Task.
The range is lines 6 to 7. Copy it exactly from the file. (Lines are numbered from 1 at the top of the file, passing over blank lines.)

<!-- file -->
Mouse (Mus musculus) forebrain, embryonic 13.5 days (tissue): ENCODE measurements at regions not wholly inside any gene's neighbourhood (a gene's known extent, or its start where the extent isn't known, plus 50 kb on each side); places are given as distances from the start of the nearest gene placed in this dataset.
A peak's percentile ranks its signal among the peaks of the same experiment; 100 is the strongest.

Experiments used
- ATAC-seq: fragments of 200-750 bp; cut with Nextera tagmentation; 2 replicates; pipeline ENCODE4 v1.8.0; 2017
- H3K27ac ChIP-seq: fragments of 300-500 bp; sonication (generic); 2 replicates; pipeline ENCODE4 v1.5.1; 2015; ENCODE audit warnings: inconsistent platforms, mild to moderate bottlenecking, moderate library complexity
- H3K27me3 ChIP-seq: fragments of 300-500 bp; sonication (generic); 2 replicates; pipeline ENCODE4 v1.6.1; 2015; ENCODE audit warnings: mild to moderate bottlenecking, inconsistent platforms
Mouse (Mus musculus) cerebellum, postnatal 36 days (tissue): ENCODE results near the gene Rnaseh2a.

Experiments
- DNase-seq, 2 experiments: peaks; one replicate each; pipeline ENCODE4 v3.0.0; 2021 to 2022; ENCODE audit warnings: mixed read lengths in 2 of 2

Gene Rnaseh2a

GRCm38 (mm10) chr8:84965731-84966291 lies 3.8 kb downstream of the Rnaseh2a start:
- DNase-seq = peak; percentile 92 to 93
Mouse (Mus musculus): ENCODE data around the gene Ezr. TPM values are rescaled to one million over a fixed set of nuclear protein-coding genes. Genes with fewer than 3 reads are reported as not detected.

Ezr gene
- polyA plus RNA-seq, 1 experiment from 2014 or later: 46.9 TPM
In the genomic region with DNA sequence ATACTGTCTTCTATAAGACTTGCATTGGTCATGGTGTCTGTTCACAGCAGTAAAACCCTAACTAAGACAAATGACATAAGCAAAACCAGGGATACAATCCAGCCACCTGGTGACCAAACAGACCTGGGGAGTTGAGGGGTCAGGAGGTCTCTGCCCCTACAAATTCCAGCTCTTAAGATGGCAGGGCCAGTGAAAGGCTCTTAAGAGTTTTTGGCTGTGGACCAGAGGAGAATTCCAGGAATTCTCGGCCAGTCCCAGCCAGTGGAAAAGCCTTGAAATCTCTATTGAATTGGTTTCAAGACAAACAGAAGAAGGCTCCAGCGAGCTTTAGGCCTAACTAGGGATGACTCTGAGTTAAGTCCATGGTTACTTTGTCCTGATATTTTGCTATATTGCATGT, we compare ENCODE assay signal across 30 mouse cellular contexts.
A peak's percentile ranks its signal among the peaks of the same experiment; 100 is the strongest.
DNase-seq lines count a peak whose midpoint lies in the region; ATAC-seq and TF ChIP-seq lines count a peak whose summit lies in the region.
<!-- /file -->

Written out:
- H3K27me3 ChIP-seq: fragments of 300-500 bp; sonication (generic); 2 replicates; pipeline ENCODE4 v1.6.1; 2015; ENCODE audit warnings: mild to moderate bottlenecking, inconsistent platforms
Mouse (Mus musculus) cerebellum, postnatal 36 days (tissue): ENCODE results near the gene Rnaseh2a.